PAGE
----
David Bourget (Western Ontario)
David Chalmers (ANU, NYU)
Rafael De Clercq
Ezio Di Nucci
Jack Alan Reynolds
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A major part of the mind–body problem is to explain why a given set of physical processes should give rise to qualia of one sort rather than another. Colour hues are the usual example considered here, and there is a lively debate between, for example, Hardin, Levine, Jackson, Clark and Chalmers as to whether the results of colour vision science can provide convincing explanations of why colours actually look the way they do. This paper examines carefully the type of explanation that is needed here, and it is concluded that it does not have to be reductive to be effective. What needs to be explained more than anything is why inverted hue scenarios are more intuitive than other sensory inversions: and the issue of physicalism versus dualism is only of marginal relevance here.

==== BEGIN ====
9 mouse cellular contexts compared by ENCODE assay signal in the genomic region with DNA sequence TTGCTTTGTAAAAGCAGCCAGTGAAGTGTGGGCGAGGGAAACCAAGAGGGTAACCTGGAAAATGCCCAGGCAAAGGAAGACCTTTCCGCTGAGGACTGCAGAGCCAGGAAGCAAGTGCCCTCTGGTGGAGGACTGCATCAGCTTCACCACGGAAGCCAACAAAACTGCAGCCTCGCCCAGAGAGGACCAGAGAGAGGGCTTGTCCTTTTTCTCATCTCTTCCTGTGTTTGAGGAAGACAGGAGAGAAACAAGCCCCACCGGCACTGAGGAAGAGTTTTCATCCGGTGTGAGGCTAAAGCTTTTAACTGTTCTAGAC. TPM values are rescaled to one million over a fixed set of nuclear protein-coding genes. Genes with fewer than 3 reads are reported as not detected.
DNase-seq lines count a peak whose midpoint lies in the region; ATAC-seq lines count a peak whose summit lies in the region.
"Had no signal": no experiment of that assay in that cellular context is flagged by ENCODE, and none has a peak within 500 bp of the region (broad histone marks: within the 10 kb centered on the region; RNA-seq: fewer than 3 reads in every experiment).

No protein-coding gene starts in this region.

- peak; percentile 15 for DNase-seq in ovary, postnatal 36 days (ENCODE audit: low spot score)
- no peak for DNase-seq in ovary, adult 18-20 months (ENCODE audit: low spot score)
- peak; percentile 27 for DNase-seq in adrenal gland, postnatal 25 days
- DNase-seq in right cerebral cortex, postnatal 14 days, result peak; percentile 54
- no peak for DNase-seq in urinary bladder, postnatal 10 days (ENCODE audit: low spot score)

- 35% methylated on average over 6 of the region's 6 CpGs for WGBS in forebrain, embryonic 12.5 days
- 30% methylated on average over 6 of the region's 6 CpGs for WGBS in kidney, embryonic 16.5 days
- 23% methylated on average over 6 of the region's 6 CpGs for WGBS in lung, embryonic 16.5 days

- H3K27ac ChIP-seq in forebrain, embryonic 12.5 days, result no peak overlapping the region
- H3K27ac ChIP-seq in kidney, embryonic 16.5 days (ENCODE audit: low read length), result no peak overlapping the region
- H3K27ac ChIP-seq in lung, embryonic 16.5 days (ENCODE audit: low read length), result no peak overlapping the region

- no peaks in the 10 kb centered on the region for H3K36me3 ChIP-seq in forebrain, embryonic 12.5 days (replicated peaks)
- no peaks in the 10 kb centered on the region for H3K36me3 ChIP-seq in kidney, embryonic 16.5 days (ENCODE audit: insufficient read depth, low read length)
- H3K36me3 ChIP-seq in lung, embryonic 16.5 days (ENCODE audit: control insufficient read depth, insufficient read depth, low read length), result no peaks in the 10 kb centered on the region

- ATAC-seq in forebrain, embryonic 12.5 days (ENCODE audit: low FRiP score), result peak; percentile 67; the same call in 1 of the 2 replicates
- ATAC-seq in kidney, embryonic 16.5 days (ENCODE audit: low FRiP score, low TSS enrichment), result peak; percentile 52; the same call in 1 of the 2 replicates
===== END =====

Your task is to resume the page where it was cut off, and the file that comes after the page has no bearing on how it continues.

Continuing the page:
|Keywords||colour reduction knowledge argument explanatory gap explanation|
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